Automation of pollen analysis using a computer microscope : a thesis presented in partial fulfilment of the requirements for the degree of Master of Engineering in Computer Systems Engineering at Massey University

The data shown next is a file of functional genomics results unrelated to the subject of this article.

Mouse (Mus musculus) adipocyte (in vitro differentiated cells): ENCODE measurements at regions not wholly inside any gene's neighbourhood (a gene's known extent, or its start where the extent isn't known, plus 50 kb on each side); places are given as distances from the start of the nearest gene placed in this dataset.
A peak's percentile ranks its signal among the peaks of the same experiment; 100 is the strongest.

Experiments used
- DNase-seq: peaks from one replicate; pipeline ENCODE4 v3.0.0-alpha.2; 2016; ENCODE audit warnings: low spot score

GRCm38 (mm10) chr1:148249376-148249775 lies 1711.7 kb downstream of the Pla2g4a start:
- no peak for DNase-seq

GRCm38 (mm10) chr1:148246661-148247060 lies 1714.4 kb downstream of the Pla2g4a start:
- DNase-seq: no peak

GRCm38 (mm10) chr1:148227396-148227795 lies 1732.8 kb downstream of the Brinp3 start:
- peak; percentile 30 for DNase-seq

The classification and counting of pollen is an important tool in the understanding of processes in agriculture, forestry, medicine and ecology. Current pollen analysis methods are manual, require expert operators, and are time consuming. Significant research has been carried out into the automation of pollen analysis, however that work has mostly been limited to the classification of pollen. This thesis considers the problem of automating the classification and counting of pollen from the image capture stage. Current pollen analysis methods use expensive and bulky conventional optical microscopes. Using a solid-state image sensor instead of the human eye removes many of the constraints on the design of an optical microscope. Initially the goal was to develop a single lens microscope for imaging pollen. In-depth investigation and experimentation has shown that this is not possible. Instead a computer microscope has been developed which uses only a standard microscope objective and an image sensor to image pollen. The prototype computer microscope produces images of comparable quality to an expensive compound microscope at a tenth of the cost. A segmentation system has been developed for transforming images of a pollen slide, which contain both pollen and detritus, into images of individual pollen suitable for classification. The segmentation system uses adaptive thresholds and edge detection to isolate the pollen in the images. The automated pollen analysis system illustrated in this thesis has been used to capture and analyse four pollen taxa with a 96% success rate in identification. Since the image capture and segmentation stages described here do not affect the classification stage it is anticipated that the system is capable of classifying 16 pollen taxa, as demonstrated in earlier research.